Calculating Ppk for Design Verification - Variable Sampling

ga2qa23

Involved In Discussions
#1
Hi all, I sure could please use some advice on how to perform variable sampling for design verification of a product. Too be honest, I'm not even sure how you'd do it, because you need to calculate your Ppk but design verification should occur BEFORE you start ramping up significant numbers of product to use for test samples.

If I manufactured a batch of 20 products and I had performed a 100% measurement/verification check (of continuous/variable data) so that I don't need to validate the manufacturing process, but I have to put all 20 products through a shipping test and confirm they still work with a variable sampling plan (for design verification), then can I calculate my Product Performance Index (Ppk) using data from the earlier 100% check from my manufacturing process?


To give some more details (if you're interested in my tale)...

My product is a medical device, but this question should still apply to non-medical device products. Basically, my product is super expensive and my company will only be making 20 of them to start with. We're doing a 100% verification check after assembly, so thus the manufacturing process will not be validated. However, one of our product requirements is that the finished product must survive shipping in our package and remain functional. Our product uses a gyroscope sensor to detect angles. So our functional test (after shipping) is to confirm that the product can detect angles within acceptable parameters of accuracy.

The only hang-up is that because this design verification activity is a true "test", not just a simple inspection/demonstration/analysis. Thus, the both the US FDA and European Union will expect us to have a statistical approach for this test (per the standard ISO 13485 - basically required by EU and FDA is currently transitioning to use the standard as well).

Sounds great, right? My test is measuring the angles that my product measures, which is continuous (variable) data. So I'd use a variable sampling plan, which allows for lower sample size, and I already know my specification limit. But I can't calculate a Product Performance Index (Ppk) without previous measurements! I have no historical data from similar products and a small population because the cost is so high. Can I just take the data from my earlier 100% check of the manufacturing process, and use that to calculate the Ppk in this new shipping test?
 
Elsmar Forum Sponsor
#2
I have not heard of that. Design verification sample size is based on risk. If your product is low risk, using 20 samples may be sufficient. Typically, design verification testing is done prior to design transfer. The manufacturing process may not be set and certainly is not required to be under any kind of statistical control. The only exception to this is a process that itself affects the design and where the output is unable to be verified.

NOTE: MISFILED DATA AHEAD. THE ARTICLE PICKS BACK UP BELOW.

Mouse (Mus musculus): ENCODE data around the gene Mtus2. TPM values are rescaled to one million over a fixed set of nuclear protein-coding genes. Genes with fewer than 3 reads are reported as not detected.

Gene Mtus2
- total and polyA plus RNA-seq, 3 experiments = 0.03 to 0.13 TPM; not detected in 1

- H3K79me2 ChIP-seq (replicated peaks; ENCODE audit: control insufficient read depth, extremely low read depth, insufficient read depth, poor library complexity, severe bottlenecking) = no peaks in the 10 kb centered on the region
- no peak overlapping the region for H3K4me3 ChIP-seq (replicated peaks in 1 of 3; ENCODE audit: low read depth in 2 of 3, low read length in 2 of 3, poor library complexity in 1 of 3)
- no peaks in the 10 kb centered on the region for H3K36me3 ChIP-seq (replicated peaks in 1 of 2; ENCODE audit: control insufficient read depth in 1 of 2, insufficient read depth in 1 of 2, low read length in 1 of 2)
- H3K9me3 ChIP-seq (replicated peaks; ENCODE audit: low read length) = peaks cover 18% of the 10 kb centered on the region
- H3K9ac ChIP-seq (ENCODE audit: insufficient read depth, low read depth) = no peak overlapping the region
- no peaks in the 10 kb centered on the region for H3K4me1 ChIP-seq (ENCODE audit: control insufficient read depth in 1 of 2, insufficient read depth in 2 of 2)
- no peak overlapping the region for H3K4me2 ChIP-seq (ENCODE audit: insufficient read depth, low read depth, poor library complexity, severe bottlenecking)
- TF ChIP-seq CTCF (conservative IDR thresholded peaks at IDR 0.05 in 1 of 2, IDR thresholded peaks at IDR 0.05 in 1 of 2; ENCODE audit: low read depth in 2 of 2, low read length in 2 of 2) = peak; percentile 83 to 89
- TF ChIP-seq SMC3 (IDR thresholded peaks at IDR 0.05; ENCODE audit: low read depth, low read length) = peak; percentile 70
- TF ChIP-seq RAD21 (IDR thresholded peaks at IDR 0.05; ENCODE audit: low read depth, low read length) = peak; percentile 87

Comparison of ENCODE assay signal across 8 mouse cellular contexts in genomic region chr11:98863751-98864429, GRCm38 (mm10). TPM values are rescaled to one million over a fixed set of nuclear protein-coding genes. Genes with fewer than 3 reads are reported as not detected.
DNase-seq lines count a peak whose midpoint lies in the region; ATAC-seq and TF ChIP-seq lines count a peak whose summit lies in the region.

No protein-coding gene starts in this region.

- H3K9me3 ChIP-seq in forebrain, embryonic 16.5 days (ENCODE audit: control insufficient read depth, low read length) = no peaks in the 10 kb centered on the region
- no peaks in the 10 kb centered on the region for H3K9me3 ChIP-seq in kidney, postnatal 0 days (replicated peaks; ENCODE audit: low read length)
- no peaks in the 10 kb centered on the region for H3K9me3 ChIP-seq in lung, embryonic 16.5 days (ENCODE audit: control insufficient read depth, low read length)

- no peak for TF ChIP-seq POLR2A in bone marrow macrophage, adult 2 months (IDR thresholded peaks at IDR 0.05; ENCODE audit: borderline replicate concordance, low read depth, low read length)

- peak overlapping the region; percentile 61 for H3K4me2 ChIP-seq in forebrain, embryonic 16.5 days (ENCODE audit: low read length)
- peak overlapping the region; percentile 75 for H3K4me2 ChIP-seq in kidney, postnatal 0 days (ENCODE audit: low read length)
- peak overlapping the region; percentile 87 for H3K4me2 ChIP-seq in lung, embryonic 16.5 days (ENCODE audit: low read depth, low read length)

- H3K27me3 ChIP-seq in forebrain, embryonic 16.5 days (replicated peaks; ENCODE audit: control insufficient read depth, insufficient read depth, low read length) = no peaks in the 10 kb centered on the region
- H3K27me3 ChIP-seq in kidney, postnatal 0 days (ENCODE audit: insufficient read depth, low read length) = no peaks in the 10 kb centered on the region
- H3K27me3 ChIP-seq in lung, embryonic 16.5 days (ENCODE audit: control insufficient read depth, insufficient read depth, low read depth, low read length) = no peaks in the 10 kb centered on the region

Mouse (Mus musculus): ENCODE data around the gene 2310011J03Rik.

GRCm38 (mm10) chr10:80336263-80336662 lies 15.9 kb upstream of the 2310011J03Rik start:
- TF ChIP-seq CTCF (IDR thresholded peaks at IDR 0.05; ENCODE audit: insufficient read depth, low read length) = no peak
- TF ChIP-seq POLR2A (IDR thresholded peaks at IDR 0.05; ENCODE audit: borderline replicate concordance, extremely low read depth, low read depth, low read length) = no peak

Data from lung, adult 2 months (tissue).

ga2qa23

Involved In Discussions
#3
Thanks for responding! Our product is technically Class 2 but on the lower end. In my understanding, design transfer isn't set in stone and can start even before the design verification stage. This is because product can be designed/redesigned for manufacturing. Please let me know if I'm mistaken.

This isn't just a feature demonstration. In this situation, I'm treating the shipping/transit validation as a "Design Verification" activity. I also thought that "Design Verification" performed by testing requires a statistical approach/rationale. I'm working off of clauses in ISO 13485 and the book "Statistical Procedures for the Medical Device Industry" by Dr. Wayne A. Taylor.

For the shipping test, the prototype parts we'll ship in the test are high-fidelity (near-final) parts that are manufactured by the same vendor we chose for final product manufacturing. After shipping, we must ensure that the sensor can measure within X degrees of accuracy, and thus it's a "Design Verification" test that requires a sampling plan.
 

Jim Wynne

Leader
Admin
#4
I don't see any way that Ppk (a dubious statistic to begin with) will help you. Ppk is a process metric, not product. I can't speak to the requirements for medical devices, but I think you're barking up the wrong tree with using a process capability approach.
 

ga2qa23

Involved In Discussions
#5
Doesn't Design Verification by test require a statistical approach/rationale, whether it's medical devices or the automotive industry?

I just chose a variable sampling plan because we're measuring how accurate a sensor is. Should I instead just use a t-test?

Both options assume a normal distribution of data. So I assumed that I'd still need to measure the data for all 20 units pre-shipping test, to confirm that the data is normal.
 

Bev D

Heretical Statistician
Leader
Super Moderator
#6
Shipping tests do not typically require a statistical sample as they are usually what are called ‘directed’ tests. The standard approach is to submit the product to worst case temperature and stress conditions. Measure before and after and look for degradation or loss of accuracy.

Will you be submitting the verification data to your regulatory agency for review or will you be just filing the report to be bailable for review upon request?
 

ga2qa23

Involved In Discussions
#7
That is very interesting. Is the term "directed test" generally used outside of the semiconductor industry? I'm hesitant to apply that logic to medical devices. I'm not asking you for the answer, I'm just wondering if you've heard that term used in other industries.

I understood the aspect of worst-case / stress conditions testing. I was instead applying that logic to reduce my initial sample size. For example, I started with a sample size of 15 for variable sampling, and then reduced it by a factor of 5 to get a sample size of 3. This is because the shipping testing was determined to be a five-times stress test.

Our report would be filed away, for review upon request. For a medical device, you just tell the FDA in the 510(k) submission that you validated the shipping per a standard but don't give details. However, FDA still is supposed to audit you every 2 years afterward and has full access to your reports, and could potentially write up a "483 Report" on you if they find issue with it. Your failure can then become public knowledge through a FOIA (Freedom of Information Act) Request.
 

Bev D

Heretical Statistician
Leader
Super Moderator
#8
I used to work in the medical device industry (Veterinary but based on FDA requirements). Not sure if directed testing is used in all industries but it is the basis of most of these tests that are required and covered in many many standards. and in many of these the sample size is one.

by the way it isn't valid to reduce your sample size by 5 because the stress is 5X....also you shouldn't use arbitrary stresses. understand what can actually happen in the worst case and use those stresses...that is what you have to justify to the auditors not the sample size.